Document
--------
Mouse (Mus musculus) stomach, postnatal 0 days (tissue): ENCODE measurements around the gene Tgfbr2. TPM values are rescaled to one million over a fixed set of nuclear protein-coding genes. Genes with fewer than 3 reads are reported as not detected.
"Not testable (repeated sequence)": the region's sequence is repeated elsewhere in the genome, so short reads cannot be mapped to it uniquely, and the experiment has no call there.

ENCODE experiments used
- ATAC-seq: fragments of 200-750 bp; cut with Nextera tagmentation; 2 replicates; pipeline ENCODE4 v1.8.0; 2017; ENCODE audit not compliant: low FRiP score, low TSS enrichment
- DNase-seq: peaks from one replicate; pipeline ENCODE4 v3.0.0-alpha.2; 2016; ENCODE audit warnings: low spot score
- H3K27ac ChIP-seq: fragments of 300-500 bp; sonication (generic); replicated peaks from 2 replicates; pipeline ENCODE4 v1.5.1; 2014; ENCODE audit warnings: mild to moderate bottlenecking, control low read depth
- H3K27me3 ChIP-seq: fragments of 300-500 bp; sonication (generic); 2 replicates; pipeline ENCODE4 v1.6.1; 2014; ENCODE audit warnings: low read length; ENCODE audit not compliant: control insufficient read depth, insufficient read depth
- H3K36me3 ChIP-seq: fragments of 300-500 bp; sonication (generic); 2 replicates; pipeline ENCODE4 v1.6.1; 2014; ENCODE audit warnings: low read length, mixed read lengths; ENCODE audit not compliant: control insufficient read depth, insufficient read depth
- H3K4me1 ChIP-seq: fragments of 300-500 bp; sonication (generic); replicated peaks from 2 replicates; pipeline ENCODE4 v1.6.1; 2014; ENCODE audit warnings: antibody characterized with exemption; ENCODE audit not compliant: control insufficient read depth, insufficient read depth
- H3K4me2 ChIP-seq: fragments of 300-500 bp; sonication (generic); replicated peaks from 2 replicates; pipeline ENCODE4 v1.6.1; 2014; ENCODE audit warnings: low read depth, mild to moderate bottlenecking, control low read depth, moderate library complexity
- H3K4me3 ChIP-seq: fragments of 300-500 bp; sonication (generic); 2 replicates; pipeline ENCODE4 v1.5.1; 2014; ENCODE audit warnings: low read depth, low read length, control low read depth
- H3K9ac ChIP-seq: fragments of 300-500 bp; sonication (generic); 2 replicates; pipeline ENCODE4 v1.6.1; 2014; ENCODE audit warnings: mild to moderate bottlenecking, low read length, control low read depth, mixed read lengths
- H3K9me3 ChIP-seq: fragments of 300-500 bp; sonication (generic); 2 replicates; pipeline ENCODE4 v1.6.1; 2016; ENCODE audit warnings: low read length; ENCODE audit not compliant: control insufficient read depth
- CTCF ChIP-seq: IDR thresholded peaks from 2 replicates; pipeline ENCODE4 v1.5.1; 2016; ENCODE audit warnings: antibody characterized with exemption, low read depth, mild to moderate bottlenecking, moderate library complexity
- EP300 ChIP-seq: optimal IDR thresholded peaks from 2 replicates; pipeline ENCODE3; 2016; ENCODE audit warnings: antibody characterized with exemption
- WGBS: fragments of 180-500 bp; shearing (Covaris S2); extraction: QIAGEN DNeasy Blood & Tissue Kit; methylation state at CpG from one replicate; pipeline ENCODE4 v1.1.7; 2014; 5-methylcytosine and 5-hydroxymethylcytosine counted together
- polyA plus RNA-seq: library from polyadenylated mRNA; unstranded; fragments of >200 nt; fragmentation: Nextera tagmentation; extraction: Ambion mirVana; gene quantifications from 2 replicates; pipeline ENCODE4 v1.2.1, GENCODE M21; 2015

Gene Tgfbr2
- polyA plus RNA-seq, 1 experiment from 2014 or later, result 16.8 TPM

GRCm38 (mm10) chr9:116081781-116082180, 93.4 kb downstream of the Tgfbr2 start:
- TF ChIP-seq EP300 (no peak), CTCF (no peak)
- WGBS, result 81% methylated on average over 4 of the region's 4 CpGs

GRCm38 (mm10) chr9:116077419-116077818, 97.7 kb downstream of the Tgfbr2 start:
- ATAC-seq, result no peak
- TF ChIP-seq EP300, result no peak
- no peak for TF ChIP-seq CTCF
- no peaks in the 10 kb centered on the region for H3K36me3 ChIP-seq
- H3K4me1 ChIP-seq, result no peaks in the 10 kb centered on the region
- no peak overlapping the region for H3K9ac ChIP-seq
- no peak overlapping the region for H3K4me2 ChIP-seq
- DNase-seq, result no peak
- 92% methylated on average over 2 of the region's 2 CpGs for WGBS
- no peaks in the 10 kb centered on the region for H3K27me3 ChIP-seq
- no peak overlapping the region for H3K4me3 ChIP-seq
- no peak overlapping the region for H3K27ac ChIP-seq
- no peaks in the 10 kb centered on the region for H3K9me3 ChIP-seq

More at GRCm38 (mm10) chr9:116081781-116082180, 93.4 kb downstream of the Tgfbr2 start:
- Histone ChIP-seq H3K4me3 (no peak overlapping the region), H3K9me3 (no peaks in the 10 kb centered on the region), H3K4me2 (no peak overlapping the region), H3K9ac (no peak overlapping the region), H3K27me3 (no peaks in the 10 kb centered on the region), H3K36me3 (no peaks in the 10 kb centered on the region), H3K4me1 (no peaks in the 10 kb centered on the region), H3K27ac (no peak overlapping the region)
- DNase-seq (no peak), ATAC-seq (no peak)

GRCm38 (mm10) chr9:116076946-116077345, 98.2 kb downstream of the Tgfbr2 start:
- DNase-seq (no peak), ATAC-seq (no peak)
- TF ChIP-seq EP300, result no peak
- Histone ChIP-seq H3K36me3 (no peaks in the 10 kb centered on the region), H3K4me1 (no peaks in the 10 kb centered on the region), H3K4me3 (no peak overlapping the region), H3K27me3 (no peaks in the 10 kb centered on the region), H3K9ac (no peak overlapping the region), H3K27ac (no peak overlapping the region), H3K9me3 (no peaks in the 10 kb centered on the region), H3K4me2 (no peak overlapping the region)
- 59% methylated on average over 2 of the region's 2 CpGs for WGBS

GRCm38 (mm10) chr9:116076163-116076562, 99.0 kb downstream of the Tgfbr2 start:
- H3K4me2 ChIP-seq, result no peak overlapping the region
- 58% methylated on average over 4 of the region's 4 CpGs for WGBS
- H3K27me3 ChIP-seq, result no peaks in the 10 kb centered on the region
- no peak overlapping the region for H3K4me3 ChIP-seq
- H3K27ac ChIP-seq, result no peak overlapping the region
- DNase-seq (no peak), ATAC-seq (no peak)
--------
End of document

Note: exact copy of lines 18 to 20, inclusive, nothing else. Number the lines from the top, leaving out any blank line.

Gene Tgfbr2
- polyA plus RNA-seq, 1 experiment from 2014 or later, result 16.8 TPM

GRCm38 (mm10) chr9:116081781-116082180, 93.4 kb downstream of the Tgfbr2 start: